By the summer of 2016, I’d learned a lot about writing in general. Once I’d accepted that I needed to learn craft — that it wasn’t enough to write “naturally” — my writing style began to improve. I drafted several more (still bad) novels, multiple short stories, and essays. I took classes at NILA, Hamline University, Hugo House, and online. I made many, many writing friends. I published a handful of short stories in magazines and learned enough about writing to realize how much I didn’t know.
I finally understood what my friend must’ve felt when she read my novel back in 2014. I’d made ALL the novice-writer errors then — I just couldn’t see them.
But now, I knew better. Well, at least my characters no longer sighed or “turned and looked” at each other every second line.
The Craft of Memoir Writing
Memoir, though, is a different type of narrative from fiction. It requires some completely different insights as well as skills.
Also, I think the underlying reason I couldn’t write the memoir before 2016 was that I didn’t know what it was about. I was writing about events that occurred between 1985 and 1990, an intense and transformative period in my life.
As is often the case with periods of great transformation, they’re hard to make sense of until long afterwards.
And writing memoir, like any other long-form narrative, is a craft that needs to be learned. Probably some people can learn the techniques on their own. But for me, the most fun and effective way to learn has always been from teachers who can distill and curate the information I need to know, and who can guide me through exercises that improve my skills. (Ahem, full disclosure: I make my living from teaching.)
So the inciting incident for the story of producing my memoir occurred the day in August 2016 I decided to apply for Theo Nestor’s year-long memoir writing class at the University of Washington.
I’d heard good things about the program, and hoped it might be the real impetus to turning the corner on my memoir writing.
For the first few months I attended Theo’s classes diligently and did all the homework. I completed every class exercise and even wrote extra scenes. I read all the assigned books and many more that weren’t assigned. (Yes, I was one of those annoying students.)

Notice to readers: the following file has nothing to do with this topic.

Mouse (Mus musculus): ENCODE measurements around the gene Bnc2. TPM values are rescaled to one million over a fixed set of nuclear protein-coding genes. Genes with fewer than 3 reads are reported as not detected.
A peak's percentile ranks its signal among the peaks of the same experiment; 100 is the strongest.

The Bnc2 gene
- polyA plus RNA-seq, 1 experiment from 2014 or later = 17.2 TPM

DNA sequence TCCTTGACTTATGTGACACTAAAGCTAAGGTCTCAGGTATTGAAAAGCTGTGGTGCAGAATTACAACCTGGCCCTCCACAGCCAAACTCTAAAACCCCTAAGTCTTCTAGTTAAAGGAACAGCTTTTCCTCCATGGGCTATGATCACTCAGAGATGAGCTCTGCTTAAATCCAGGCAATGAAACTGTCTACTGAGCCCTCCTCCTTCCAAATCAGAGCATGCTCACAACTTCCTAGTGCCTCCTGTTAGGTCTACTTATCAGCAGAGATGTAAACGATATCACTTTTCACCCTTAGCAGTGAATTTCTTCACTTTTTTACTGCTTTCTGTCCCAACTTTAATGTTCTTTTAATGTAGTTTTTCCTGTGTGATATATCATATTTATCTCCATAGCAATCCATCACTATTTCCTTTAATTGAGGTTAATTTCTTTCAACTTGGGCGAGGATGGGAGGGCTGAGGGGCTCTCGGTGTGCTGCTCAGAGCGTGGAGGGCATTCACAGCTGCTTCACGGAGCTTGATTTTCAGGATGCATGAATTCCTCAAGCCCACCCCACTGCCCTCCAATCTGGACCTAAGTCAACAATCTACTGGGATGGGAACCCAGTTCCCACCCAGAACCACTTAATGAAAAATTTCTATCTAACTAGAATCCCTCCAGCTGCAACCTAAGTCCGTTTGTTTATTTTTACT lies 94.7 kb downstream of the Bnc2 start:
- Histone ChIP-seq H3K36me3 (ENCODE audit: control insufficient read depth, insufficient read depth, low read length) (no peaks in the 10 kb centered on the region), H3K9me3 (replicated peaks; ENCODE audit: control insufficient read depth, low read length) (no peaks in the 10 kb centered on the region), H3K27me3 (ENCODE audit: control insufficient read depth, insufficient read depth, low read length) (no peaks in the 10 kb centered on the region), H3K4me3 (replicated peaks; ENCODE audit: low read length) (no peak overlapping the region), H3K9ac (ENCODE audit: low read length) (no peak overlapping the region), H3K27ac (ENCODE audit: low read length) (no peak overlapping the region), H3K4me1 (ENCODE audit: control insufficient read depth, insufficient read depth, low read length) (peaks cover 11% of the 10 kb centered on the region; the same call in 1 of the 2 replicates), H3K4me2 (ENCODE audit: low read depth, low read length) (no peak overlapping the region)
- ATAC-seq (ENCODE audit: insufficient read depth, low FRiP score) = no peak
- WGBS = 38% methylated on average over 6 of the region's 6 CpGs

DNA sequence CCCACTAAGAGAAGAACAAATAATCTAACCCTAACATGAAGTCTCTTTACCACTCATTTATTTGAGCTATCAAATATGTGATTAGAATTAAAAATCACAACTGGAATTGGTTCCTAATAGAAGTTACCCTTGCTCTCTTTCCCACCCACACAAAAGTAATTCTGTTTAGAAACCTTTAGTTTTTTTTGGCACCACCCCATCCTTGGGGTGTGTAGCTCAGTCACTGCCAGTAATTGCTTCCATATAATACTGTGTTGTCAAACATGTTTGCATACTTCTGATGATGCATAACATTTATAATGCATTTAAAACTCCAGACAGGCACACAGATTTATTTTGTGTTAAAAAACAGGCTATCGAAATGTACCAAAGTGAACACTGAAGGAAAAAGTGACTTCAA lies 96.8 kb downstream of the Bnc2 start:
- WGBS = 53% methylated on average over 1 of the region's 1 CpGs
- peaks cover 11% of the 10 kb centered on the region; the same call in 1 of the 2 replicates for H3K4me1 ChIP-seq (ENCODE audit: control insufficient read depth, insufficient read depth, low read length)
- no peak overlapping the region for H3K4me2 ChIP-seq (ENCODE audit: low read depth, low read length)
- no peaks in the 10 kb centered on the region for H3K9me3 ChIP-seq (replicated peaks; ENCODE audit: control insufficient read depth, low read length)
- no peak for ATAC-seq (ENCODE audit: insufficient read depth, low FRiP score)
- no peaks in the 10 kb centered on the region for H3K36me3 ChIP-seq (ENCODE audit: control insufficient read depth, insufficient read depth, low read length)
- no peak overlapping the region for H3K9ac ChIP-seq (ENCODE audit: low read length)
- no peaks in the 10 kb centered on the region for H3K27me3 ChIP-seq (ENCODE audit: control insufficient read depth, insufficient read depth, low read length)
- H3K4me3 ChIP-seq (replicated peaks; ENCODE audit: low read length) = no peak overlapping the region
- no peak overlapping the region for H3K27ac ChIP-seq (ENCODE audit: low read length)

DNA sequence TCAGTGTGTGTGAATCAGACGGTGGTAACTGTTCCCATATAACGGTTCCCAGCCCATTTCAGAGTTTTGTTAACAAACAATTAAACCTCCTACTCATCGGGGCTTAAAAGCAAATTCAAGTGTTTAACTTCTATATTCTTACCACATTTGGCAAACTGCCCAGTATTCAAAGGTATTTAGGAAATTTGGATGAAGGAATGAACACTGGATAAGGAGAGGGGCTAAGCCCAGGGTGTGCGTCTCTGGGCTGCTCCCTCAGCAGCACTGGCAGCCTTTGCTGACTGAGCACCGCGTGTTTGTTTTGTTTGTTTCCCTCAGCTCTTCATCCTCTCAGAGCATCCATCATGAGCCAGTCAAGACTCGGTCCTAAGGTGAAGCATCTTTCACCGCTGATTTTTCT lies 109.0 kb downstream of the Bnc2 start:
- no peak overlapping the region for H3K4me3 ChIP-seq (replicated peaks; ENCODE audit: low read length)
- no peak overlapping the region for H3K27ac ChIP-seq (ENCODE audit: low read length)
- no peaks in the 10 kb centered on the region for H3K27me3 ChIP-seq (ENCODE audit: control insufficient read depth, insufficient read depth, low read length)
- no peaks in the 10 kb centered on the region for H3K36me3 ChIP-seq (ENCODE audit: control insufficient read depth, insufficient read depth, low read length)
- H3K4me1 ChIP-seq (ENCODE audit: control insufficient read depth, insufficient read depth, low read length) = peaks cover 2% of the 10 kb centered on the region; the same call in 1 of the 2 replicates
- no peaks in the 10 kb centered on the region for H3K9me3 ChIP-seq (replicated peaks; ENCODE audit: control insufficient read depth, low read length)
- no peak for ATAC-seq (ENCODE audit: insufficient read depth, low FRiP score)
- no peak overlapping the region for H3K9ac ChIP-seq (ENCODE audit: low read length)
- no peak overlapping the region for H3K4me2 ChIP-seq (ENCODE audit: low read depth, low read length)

I produced a lot of words describing my miserable childhood. Flunking out of nursery school. Being put in the slow reading group by my teachers year after year, and not being allowed to go to the bathroom in second grade. Getting assaulted by a group of boys who called me racial epithets.
It was cathartic but not very pleasant.
At this rate, it was going to take me a very long time to get to 1985 when my flying story really began. So, I started jumping ahead in time and sneaking in scenes from my flying life.
For the first time, I found myself eager to sit down and write.
Finding My Story Arc
In March 2017, we read the memoir Wild by Cheryl Strayed in class. Wow. I loved it. And it hit me that flying across the entire US in a single-seat, single-engine airplane with no instruments was a lot like walking the Pacific Crest Trail with an unbearably heavy backpack. The journey seems impossibly long and insurmountable when viewed on that first day.
Plus, what I’d done had a recognizable story arc. I’d started my journey as a fearful child afraid of heights and ladders, whose palms sweated before shaking hands with a stranger. I’d started as a Latina daughter of immigrants who’d been told to “go home to Mexico” by my classmates in Indiana.
I’d finished as an aerobatic champion, as the first Latina to win a spot on the United States Aerobatic Team, as a representative of my country who brought home a medal for the US in world competition.
Just like in Wild, I’d journeyed across the earth, following an external storyline paralleled by inner growth.
How to Write a Book in 3 Months
I sat down one day that March and wrote an outline of the forty aviation scenes from my journey that were most vivid in my memory, stringing them on a thread of time like pearls, just as we learned in Theo’s class.
Then I set up a schedule to write. I had a demanding full-time job and a family, so the only time I could write was very early in the morning, before anyone else was awake.
To hold myself accountable, I asked another good friend if I could send her my drafts. I promised to send them every few days, and she agreed to give me unconditional support for each piece. Thank you so much, Toni.
I got up at 5 AM every day, and the words poured out of me. The good part about having an outline was I didn’t need to worry about what to write.
To fill in the details and get the dates correct, I went back to my old flying logbooks, to articles written about me, to photo albums. I gathered all those images and emotions and strung them on my strand of pearls. I looked forward to writing each morning, and I wrote steadily for at least two hours every day.
By June 4, 2017, using this process, I’d produced 130,000 words of rough draft.
“Pretty Good for a First Draft”
I’ve had authors tell me their rough draft is about 90% close to their final draft (*cough* Nina LaCour *cough*). For me it’s not that way. My draft contained a lot of rough prose, repetition, and just plain bad writing that I needed to cut.
After I’d polished the draft and rewritten it about ten times, I sent it to a critic.
She said, “This is pretty good for a first draft.”
Still, feedback is always a gift. The comments from my friends and beta readers, from my classmates in Theo’s class, and from Theo herself, were all incredibly useful. I tightened and improved the memoir yet again. After more revising, I ended up with a draft of 99,000 words I was fairly happy with.
Notice that? I got it under the magic number of 100,000 words. Memoirs above that length seem to make most agents and editors wince.